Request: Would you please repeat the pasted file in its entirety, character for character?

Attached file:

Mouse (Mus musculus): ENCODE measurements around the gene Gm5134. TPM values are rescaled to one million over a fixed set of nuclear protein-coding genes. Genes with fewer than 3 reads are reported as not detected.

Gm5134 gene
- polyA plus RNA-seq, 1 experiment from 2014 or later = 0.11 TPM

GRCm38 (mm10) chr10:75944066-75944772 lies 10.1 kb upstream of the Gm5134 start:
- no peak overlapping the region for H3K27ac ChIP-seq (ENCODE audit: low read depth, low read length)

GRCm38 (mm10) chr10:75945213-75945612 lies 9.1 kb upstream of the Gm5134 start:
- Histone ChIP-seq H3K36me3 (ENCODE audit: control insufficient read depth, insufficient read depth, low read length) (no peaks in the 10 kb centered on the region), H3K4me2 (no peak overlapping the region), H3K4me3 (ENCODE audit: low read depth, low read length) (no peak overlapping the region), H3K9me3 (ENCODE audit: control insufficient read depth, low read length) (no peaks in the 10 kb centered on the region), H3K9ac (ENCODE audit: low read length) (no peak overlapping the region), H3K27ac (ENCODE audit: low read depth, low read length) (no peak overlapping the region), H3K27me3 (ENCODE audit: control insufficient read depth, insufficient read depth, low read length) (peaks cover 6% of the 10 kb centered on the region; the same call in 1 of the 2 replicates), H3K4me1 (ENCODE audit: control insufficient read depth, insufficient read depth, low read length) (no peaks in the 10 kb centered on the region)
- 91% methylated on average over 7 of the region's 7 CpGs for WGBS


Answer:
Mouse (Mus musculus): ENCODE measurements around the gene Gm5134. TPM values are rescaled to one million over a fixed set of nuclear protein-coding genes. Genes with fewer than 3 reads are reported as not detected.

Gm5134 gene
- polyA plus RNA-seq, 1 experiment from 2014 or later = 0.11 TPM

GRCm38 (mm10) chr10:75944066-75944772 lies 10.1 kb upstream of the Gm5134 start:
- no peak overlapping the region for H3K27ac ChIP-seq (ENCODE audit: low read depth, low read length)

GRCm38 (mm10) chr10:75945213-75945612 lies 9.1 kb upstream of the Gm5134 start:
- Histone ChIP-seq H3K36me3 (ENCODE audit: control insufficient read depth, insufficient read depth, low read length) (no peaks in the 10 kb centered on the region), H3K4me2 (no peak overlapping the region), H3K4me3 (ENCODE audit: low read depth, low read length) (no peak overlapping the region), H3K9me3 (ENCODE audit: control insufficient read depth, low read length) (no peaks in the 10 kb centered on the region), H3K9ac (ENCODE audit: low read length) (no peak overlapping the region), H3K27ac (ENCODE audit: low read depth, low read length) (no peak overlapping the region), H3K27me3 (ENCODE audit: control insufficient read depth, insufficient read depth, low read length) (peaks cover 6% of the 10 kb centered on the region; the same call in 1 of the 2 replicates), H3K4me1 (ENCODE audit: control insufficient read depth, insufficient read depth, low read length) (no peaks in the 10 kb centered on the region)
- 91% methylated on average over 7 of the region's 7 CpGs for WGBS